Tanking? No tanking here:
Anti-tanking measures were a topic of discussion between the players and MLB as they hammered out a new collective bargaining agreement these last few months, and the whole rebuilding/tanking line has been blurred in recent years to the point that it was a big part of the negotiations, but the “reboot” (important distinction from a rebuild) the Washington Nationals kicked off with last July 30th’s sell-off of expiring contracts (and a year-plus of Trea Turner) was the start of a process of once again building a core of a competitive roster after a decade of competing for division titles and World Series championships. Why is it difference in D.C.? Why are they rebooting instead of rebuilding and tanking for a few years to help the process?
“I can’t speak for other teams, I speak for our team,” GM and President of Baseball Ops Mike Rizzo told reporters over the final weekend of the 2021 campaign, “... and we’ve been an excellent team for more than a decade and we have an ownership group that wants to win and we’ve got a front office that wants to win, and we’ve got a GM who hates to lose more than he likes to win, so we’re about winning.
“We’ve always been about winning, and we’ve been as successful as any team in baseball over the last eleven years, and I don’t see our willingness [to win] changing.”
“Under Rizzo’s leadership,” the organization noted in their Season in Review for 2021, “... the Nationals have transformed into one of Major League Baseball’s perennially elite clubs, winning a World Series in 2019, earning four National League East titles (2012, 2014, 2016, 2017) and one Wild Card berth (2019) in the last 10 seasons,” and since he became the General Manager back in ‘09, “[t]he Nationals are 1029-974 (.514) ... [which] is the 10th-best record in Major League Baseball over the last 13 seasons.”
“I know the Washington Nationals,” Rizzo explained when he was asked if tanking was too prevalent, in general, around the game, “... so I’m going to speak about that, and I think there’s ways to compete in the long-term without tanking, and I think we’ve proved it here. I think that sustained excellence does not come accidentally, I think it’s built, the culture is built, and I think that we’ve seen it implemented here.”
Davey Martinez, who has been on the bench in Washington for four seasons now, and who helped to guide the club to the first World Series title by a D.C.-based team since 1924 in 2019, talked during the final weekend of the club’s disappointing 2021 campaign about getting right back at it in 2022, with a young, exciting core of players he and Rizzo and Co. in the front office think will be back competing for division titles and postseason berths sooner than later.
“I’m excited,” Martinez told reporters back in October ‘21. “We’ve got some young players, Keibert [Ruiz], Riley Adams, Josiah [Gray], I’m seeing some good things out of Luis [García], maturity-wise. Carter [Kieboom]. I think we’re going to be in a good spot. I can’t say enough about [Kyle] Finnegan — what he’s done this year, because he’s been the backbone of our bullpen these last few months, and he’s done terrific.
“But watching [Paolo] Espino do what he does, all these guys. Josh [Rogers] coming up and we know what he did.
“it’s all been exciting and fun, but the bottom line, as I told these guys as we have meetings with them, we’ve got to get back to winning games, and finishing out games, and being on top. I love winning, and I tell them all the time I’m not crazy about losing, as a matter of fact, I don’t like it. They know that. After the games, I sit in my office, and they know that I wear it, and I wear it for all of them, but we got to get better. And this winter is going to be a tall [order]. I’ve already went around and told them, ‘Hey, you need to come to Spring Training physically ready to play a game like it was April 1st and we’re at Opening Day, because we got to hone in on our baseball skills from Day 1.”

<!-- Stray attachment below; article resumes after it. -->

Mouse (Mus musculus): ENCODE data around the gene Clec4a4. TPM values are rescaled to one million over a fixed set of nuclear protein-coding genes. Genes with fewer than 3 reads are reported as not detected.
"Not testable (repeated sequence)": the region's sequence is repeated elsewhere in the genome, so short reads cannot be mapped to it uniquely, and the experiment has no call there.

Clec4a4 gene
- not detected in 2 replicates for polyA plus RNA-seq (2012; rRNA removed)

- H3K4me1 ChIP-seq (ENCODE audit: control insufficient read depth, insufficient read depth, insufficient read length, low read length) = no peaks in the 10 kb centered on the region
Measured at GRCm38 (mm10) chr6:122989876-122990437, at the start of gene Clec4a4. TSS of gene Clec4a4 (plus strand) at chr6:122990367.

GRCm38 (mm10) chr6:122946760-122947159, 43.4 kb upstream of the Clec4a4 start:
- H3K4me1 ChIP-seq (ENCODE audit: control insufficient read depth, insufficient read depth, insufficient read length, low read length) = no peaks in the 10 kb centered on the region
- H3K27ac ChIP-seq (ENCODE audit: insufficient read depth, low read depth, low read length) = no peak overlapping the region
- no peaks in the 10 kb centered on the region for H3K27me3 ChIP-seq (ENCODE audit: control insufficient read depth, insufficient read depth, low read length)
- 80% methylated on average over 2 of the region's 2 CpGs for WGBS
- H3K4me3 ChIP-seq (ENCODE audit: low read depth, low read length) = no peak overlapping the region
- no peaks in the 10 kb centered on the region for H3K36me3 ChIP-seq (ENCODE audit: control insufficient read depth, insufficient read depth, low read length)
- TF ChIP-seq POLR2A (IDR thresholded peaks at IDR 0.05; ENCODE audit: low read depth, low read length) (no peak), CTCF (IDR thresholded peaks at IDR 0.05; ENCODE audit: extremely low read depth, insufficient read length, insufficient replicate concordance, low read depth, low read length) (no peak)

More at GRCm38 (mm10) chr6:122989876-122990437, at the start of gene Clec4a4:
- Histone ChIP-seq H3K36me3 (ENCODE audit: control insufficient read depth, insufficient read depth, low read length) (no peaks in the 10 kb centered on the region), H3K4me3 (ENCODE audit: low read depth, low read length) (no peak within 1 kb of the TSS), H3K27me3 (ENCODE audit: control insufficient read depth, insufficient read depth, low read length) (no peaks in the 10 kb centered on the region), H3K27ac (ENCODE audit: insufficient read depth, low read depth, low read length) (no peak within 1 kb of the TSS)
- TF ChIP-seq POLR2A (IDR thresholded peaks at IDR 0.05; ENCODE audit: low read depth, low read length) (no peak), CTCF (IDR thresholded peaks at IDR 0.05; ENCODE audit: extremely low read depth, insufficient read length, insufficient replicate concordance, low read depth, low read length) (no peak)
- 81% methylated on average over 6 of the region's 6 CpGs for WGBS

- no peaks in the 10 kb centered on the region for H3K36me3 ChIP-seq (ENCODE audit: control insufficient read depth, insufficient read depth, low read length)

2022 and Beyond:
Of course, until late this week, when they finally agreed on a new CBA, the start of Spring Training was undetermined as they tried to get a new agreement done.
Now Opening Day is set for April 7th, so for another year, after a late start to the pandemic season in 2020, and a coronavirus-impacted 2021, there will be another odd sort of build-up for the 2022 campaign, which will undoubtedly impact the club’s preparation at a time when they could use all the time available to work on things they wanted to focus on this spring.
While some of the stars of the previous competitive rosters are gone (Max Scherzer, Ryan Zimmerman, Trea Turner, and more), Martinez and Rizzo are confident that the makings of the another championship team are already in place, and they’re in the process of building the culture in D.C. back up again with a new roster of players and new mindset throughout the organization.
“We talk about that all the time, it’s not just a team it’s a whole organization. I mean, it really is,” Martinez said of the plan for the reboot.
“When we won in ‘19, it took the whole organization to really do everything we needed to do to win the championship.
“One player is not going to win a championship for you. It helps to have one guy like that … you need 26 guys every day to get out there and do their job. And as I always tell these guys, ‘If you can do one thing successfully every day to help your team win, there’s a good chance that we’re going to win.’ So, and that’s what we need to focus on, it’s not just one player, but we need to focus on everybody here to help us win.”